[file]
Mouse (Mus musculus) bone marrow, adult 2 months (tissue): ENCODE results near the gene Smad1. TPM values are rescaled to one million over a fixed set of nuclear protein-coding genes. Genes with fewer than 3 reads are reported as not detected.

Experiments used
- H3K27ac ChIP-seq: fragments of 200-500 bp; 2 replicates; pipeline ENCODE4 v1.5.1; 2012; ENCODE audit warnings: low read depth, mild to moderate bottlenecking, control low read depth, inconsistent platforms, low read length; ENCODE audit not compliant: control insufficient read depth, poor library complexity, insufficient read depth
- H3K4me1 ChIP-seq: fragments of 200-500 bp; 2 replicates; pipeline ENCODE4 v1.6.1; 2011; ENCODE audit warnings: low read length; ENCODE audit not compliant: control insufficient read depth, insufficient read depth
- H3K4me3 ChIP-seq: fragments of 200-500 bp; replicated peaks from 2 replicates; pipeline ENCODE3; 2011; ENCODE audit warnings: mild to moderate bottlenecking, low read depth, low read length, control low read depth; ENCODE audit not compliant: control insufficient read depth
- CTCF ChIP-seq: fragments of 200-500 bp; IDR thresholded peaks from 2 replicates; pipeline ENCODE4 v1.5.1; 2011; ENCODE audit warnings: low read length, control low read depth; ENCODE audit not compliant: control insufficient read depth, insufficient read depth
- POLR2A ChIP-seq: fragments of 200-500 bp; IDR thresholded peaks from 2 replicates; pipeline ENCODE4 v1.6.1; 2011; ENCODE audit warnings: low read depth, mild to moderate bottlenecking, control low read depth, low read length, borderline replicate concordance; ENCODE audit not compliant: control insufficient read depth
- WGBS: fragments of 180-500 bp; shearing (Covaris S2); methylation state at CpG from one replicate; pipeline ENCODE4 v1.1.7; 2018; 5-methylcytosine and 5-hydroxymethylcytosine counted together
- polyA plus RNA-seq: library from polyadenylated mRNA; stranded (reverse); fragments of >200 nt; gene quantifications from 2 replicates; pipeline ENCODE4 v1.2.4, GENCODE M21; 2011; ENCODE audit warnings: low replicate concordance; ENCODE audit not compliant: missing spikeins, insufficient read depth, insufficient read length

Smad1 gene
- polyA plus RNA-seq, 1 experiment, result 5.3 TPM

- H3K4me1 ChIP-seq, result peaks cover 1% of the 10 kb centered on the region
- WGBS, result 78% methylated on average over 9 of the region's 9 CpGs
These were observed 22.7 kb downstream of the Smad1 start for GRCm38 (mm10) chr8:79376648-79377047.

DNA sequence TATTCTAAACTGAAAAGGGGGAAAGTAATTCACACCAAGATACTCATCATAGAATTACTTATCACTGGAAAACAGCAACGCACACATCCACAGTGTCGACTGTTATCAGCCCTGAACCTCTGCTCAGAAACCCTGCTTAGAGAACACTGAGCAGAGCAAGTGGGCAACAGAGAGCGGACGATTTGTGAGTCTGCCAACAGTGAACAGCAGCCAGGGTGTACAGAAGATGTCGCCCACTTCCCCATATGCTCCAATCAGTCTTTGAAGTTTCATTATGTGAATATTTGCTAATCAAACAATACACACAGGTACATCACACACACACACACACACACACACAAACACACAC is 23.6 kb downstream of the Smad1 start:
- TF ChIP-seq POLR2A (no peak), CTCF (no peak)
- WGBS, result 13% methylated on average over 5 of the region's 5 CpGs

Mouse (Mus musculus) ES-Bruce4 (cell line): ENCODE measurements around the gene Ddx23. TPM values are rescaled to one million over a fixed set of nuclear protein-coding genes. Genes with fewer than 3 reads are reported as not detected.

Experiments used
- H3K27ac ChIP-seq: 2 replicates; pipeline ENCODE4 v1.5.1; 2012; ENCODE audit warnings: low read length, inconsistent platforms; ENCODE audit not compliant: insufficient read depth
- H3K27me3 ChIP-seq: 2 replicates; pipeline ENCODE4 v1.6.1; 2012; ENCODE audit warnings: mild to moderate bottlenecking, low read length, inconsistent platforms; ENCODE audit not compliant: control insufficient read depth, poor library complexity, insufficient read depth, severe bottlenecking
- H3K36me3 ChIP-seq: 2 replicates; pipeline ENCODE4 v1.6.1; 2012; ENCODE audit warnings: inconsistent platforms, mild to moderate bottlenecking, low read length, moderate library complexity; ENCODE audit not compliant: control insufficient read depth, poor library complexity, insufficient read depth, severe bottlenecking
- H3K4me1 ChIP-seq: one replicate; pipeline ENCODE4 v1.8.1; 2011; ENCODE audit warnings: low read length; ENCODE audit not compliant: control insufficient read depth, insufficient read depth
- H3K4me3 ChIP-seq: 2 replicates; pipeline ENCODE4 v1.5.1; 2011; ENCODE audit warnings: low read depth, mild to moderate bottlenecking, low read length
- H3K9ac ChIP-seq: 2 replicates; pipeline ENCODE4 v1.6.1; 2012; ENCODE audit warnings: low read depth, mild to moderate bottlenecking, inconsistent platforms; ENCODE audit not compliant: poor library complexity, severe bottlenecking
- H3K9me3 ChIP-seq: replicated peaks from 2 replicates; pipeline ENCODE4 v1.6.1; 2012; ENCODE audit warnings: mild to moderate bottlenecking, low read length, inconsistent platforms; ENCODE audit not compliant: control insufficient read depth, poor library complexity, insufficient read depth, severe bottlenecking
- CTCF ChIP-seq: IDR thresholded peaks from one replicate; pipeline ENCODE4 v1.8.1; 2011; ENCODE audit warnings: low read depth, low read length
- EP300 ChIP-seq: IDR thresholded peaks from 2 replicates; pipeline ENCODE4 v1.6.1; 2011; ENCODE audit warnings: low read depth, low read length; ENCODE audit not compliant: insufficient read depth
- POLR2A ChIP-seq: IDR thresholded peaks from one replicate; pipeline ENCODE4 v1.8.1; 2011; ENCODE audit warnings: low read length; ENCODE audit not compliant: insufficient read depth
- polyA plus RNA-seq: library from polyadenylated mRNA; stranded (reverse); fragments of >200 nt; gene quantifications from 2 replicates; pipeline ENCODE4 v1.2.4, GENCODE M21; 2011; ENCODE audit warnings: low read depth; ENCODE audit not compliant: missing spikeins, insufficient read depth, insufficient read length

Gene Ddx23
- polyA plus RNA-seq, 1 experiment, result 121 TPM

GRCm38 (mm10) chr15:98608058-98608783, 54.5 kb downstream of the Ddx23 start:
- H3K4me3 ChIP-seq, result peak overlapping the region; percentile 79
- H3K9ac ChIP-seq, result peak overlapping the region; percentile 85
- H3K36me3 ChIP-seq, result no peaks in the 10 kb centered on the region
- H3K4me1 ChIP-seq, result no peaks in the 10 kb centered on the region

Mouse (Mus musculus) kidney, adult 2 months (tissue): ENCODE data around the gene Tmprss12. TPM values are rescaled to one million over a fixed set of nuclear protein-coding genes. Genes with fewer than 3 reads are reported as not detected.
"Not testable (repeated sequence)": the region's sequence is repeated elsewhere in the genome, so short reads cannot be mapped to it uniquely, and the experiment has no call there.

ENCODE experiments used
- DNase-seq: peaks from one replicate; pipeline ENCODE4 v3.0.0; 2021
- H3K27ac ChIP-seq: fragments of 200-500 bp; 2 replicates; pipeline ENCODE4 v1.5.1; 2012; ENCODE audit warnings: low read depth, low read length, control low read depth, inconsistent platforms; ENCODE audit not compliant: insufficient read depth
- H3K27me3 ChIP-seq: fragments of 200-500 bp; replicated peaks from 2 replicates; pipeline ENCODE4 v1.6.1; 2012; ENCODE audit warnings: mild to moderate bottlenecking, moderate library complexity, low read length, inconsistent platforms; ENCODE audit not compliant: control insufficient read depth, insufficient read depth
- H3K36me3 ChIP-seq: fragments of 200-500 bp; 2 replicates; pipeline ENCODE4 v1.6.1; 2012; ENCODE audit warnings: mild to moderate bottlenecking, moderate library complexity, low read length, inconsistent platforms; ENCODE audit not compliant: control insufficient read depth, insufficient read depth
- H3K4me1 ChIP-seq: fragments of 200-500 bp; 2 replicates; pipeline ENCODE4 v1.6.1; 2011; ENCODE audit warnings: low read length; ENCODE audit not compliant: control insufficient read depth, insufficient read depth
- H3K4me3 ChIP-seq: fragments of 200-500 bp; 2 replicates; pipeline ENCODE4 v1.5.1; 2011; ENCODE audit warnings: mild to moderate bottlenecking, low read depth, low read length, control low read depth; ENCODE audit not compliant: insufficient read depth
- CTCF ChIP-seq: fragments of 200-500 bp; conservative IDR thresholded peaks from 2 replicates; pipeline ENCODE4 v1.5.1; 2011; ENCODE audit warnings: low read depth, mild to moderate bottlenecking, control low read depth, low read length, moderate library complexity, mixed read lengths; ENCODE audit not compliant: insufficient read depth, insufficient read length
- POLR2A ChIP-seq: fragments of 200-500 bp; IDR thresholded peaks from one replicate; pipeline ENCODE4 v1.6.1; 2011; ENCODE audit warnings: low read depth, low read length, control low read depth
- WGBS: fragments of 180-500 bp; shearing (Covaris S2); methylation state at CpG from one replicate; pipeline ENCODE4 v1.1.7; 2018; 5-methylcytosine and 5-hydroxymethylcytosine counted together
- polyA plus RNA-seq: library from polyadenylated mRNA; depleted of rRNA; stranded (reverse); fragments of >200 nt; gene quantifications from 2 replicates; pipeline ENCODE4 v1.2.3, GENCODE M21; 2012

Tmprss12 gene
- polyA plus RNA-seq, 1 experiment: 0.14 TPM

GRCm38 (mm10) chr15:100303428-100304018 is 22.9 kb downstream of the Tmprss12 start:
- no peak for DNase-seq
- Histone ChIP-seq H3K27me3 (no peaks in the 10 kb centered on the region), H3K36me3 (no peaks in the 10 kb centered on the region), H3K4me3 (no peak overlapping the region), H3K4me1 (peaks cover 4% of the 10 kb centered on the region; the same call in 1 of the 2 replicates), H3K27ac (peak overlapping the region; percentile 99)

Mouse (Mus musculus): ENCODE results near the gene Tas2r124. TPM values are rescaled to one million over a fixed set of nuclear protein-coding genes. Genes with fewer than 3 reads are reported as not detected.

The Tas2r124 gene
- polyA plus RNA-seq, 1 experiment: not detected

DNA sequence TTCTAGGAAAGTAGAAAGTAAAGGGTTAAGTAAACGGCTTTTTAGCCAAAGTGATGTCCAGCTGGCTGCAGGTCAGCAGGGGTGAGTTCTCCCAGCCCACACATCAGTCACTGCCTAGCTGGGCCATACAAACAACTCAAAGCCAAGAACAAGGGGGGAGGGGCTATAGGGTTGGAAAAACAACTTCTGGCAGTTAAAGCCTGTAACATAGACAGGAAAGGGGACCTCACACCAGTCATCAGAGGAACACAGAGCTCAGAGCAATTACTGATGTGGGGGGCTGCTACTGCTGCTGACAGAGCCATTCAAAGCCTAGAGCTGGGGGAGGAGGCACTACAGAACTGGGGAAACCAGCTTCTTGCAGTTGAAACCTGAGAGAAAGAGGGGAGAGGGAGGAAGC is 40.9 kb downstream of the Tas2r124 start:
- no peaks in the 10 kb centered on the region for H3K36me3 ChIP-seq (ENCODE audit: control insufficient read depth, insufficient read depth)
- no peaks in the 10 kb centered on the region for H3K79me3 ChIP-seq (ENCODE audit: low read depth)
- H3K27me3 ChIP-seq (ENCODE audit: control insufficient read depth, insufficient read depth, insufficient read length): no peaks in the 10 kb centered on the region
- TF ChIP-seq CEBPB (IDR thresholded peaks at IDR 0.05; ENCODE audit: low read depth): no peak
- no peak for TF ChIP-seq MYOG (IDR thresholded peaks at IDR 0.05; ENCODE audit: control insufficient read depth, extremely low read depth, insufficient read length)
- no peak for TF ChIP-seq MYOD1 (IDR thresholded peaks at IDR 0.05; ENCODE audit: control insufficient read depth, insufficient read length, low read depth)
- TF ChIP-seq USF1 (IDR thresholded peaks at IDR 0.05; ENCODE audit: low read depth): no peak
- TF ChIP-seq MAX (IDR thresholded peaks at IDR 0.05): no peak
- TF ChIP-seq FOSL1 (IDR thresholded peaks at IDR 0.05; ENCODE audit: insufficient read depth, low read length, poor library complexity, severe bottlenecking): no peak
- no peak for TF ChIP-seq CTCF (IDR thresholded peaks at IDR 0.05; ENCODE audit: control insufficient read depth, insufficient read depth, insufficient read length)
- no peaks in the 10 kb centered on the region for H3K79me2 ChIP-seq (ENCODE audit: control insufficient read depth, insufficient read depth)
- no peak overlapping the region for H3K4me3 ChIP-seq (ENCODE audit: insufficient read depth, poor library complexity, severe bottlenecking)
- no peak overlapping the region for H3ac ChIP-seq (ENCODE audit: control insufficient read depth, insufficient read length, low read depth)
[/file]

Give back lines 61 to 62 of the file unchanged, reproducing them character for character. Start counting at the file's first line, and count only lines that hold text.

- no peaks in the 10 kb centered on the region for H3K79me3 ChIP-seq (ENCODE audit: low read depth)
- H3K27me3 ChIP-seq (ENCODE audit: control insufficient read depth, insufficient read depth, insufficient read length): no peaks in the 10 kb centered on the region